HomeGroupsTalkMoreZeitgeist
Search Site
This site uses cookies to deliver our services, improve performance, for analytics, and (if not signed in) for advertising. By using LibraryThing you acknowledge that you have read and understand our Terms of Service and Privacy Policy. Your use of the site and services is subject to these policies and terms.
Hide this

Results from Google Books

Click on a thumbnail to go to Google Books.

Loading...

The Shun Lee Cookbook

by Michael Tong

MembersReviewsPopularityAverage ratingConversations
72None296,110 (4)None
Until the 1960s, nearly all Chinese food served in the United States was Cantonese. Egg Foo Yung. Barbecued Spareribs. Egg Drop Soup. But with the opening of his Shun Lee restaurants more than forty years ago, Michael Tong and his chefs introduced the spicy regional foods of Sichuan and Hunan and the red-cooked dishes of Shanghai to New Yorkers--and eventually to all of the United States. Crispy Orange Beef. Lake Tung Ting Prawns. Crispy Sea Bass. Dry Saut#65533;ed String Beans. Hot and Sour Cabbage. Scallion Pancakes. These dishes originated at Shun Lee, and are now on nearly every Chinese restaurant menu across North America. Now, in his first cookbook, Tong shares his most popular recipes from the Hunan, Sichuan, and Shanghai regions of China. Who says Chinese food is difficult to prepare at home? With The Shun Lee Cookbook, even novices have nothing to worry about. All the recipes have been tested and modified for home kitchens. If adapting a recipe for the home--like Beijing duck--proved to be impossible, Tong omitted it. The result is a collection of easy-to-make but dazzling dishes. And perhaps the best part is that they can all be made with ingredients found in supermarkets everywhere. Chinese favorites such as Hot and Sour Soup, Sichuan Boiled Dumplings, Dry Saut#65533;ed Green Beans, and Kung Pao Shrimp are included. There are also new dishes such as Peppery Dungeness Crab, Singapore-Style Rice Noodles with Curry, Red-Cooked Beef Short Ribs, and Hunan Lamb with Scallions. In addition to the recipes The Shun Lee Cookbook includes tips for stocking home pantries with Chinese staples, and there are more than fifty color photographs of the finished dishes throughout. Why order take-out when you can take home The Shun Lee Cookbook?… (more)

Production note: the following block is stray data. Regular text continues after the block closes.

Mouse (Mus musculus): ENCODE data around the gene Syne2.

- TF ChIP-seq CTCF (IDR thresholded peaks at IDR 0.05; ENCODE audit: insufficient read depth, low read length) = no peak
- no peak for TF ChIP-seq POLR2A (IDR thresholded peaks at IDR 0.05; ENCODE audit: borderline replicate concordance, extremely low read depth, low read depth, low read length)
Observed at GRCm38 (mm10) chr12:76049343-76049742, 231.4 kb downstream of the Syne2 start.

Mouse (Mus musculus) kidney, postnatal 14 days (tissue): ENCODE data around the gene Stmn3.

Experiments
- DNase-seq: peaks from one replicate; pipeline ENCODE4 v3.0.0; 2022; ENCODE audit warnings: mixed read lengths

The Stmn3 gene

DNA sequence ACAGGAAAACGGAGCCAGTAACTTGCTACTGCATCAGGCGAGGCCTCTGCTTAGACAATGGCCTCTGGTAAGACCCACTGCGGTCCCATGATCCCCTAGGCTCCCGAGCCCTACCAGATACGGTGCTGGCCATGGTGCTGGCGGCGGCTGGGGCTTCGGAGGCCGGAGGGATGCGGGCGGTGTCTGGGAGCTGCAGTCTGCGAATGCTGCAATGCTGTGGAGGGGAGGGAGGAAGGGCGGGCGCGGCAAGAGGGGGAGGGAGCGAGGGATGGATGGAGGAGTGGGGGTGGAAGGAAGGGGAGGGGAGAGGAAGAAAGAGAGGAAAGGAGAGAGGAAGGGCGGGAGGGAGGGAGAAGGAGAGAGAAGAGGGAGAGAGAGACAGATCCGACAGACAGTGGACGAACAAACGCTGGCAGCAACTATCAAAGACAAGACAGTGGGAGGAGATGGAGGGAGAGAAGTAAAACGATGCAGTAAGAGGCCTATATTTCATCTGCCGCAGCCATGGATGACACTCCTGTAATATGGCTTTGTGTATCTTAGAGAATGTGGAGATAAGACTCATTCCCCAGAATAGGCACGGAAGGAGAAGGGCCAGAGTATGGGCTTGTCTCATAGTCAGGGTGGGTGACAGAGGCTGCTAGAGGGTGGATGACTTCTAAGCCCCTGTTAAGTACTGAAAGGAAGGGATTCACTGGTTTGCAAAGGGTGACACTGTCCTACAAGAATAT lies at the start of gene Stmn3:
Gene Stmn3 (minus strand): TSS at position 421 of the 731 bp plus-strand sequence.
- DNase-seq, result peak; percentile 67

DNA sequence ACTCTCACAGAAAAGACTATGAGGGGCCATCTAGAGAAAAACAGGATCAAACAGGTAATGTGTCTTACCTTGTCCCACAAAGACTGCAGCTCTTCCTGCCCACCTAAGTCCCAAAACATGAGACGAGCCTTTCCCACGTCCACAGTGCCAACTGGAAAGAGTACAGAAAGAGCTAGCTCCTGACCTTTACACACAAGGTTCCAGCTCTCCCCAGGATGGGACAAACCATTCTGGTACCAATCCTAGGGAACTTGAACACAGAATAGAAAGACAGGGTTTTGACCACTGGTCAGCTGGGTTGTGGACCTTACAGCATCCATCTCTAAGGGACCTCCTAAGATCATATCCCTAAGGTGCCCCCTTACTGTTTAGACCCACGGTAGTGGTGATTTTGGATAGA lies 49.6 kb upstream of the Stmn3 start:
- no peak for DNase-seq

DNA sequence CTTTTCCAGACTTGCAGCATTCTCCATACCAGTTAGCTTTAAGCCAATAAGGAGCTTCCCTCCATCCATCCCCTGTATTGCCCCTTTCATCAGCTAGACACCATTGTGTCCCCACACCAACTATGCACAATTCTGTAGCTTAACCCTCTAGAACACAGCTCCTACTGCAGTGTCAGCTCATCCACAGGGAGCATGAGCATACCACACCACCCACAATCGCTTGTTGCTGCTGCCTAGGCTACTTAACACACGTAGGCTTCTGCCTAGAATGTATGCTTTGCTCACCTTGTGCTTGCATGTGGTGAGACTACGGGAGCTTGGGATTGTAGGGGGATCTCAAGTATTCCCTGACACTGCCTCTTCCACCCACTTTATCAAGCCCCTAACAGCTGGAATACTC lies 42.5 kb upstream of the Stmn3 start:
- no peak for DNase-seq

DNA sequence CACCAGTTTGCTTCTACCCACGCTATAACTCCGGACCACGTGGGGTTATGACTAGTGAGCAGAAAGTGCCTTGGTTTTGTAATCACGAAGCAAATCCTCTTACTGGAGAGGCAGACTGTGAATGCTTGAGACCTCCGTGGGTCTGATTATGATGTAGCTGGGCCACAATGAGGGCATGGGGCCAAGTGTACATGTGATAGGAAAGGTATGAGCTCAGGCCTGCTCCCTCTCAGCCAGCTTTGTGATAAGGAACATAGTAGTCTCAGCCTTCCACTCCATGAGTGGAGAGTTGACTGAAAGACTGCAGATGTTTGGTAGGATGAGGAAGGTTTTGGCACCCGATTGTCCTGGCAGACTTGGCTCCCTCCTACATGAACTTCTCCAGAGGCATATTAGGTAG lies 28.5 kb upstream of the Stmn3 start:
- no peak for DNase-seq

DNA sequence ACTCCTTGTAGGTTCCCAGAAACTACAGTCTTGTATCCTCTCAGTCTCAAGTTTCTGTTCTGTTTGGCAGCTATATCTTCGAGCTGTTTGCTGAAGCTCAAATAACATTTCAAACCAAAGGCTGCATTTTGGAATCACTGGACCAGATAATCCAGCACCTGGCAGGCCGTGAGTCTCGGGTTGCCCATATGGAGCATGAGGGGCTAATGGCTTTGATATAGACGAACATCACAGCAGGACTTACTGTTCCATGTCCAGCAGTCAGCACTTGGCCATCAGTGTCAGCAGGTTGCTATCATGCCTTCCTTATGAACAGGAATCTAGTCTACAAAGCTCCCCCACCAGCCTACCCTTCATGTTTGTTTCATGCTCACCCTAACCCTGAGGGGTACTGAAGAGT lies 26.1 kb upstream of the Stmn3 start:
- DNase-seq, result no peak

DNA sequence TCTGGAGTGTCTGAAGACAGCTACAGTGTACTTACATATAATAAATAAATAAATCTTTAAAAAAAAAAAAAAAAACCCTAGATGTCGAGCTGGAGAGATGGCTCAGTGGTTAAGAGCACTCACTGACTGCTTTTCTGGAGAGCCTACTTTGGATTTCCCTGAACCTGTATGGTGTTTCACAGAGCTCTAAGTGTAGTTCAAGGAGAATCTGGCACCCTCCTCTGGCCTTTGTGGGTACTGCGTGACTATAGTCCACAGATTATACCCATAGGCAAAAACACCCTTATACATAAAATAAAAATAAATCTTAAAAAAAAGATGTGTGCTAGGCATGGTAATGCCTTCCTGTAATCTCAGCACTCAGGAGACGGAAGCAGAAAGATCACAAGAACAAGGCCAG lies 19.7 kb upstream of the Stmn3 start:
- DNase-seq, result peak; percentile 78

None
Loading...

Sign up for LibraryThing to find out whether you'll like this book.

No current Talk conversations about this book.

No reviews
no reviews | add a review
You must log in to edit Common Knowledge data.
For more help see the Common Knowledge help page.
Canonical title
Original title
Alternative titles
Original publication date
People/Characters
Important places
Important events
Related movies
Awards and honors
Epigraph
Dedication
First words
Quotations
Last words
Disambiguation notice
Publisher's editors
Blurbers
Original language
Canonical DDC/MDS
Canonical LCC

References to this work on external resources.

Wikipedia in English

None

Until the 1960s, nearly all Chinese food served in the United States was Cantonese. Egg Foo Yung. Barbecued Spareribs. Egg Drop Soup. But with the opening of his Shun Lee restaurants more than forty years ago, Michael Tong and his chefs introduced the spicy regional foods of Sichuan and Hunan and the red-cooked dishes of Shanghai to New Yorkers--and eventually to all of the United States. Crispy Orange Beef. Lake Tung Ting Prawns. Crispy Sea Bass. Dry Saut#65533;ed String Beans. Hot and Sour Cabbage. Scallion Pancakes. These dishes originated at Shun Lee, and are now on nearly every Chinese restaurant menu across North America. Now, in his first cookbook, Tong shares his most popular recipes from the Hunan, Sichuan, and Shanghai regions of China. Who says Chinese food is difficult to prepare at home? With The Shun Lee Cookbook, even novices have nothing to worry about. All the recipes have been tested and modified for home kitchens. If adapting a recipe for the home--like Beijing duck--proved to be impossible, Tong omitted it. The result is a collection of easy-to-make but dazzling dishes. And perhaps the best part is that they can all be made with ingredients found in supermarkets everywhere. Chinese favorites such as Hot and Sour Soup, Sichuan Boiled Dumplings, Dry Saut#65533;ed Green Beans, and Kung Pao Shrimp are included. There are also new dishes such as Peppery Dungeness Crab, Singapore-Style Rice Noodles with Curry, Red-Cooked Beef Short Ribs, and Hunan Lamb with Scallions. In addition to the recipes The Shun Lee Cookbook includes tips for stocking home pantries with Chinese staples, and there are more than fifty color photographs of the finished dishes throughout. Why order take-out when you can take home The Shun Lee Cookbook?

No library descriptions found.

Book description
Haiku summary

Popular covers

Quick Links

Rating

Average: (4)
0.5
1
1.5
2
2.5
3
3.5
4 2
4.5
5

Is this you?

Become a LibraryThing Author.

 

About | Contact | Privacy/Terms | Help/FAQs | Blog | Store | APIs | TinyCat | Legacy Libraries | Early Reviewers | Common Knowledge | 162,531,457 books! | Top bar: Always visible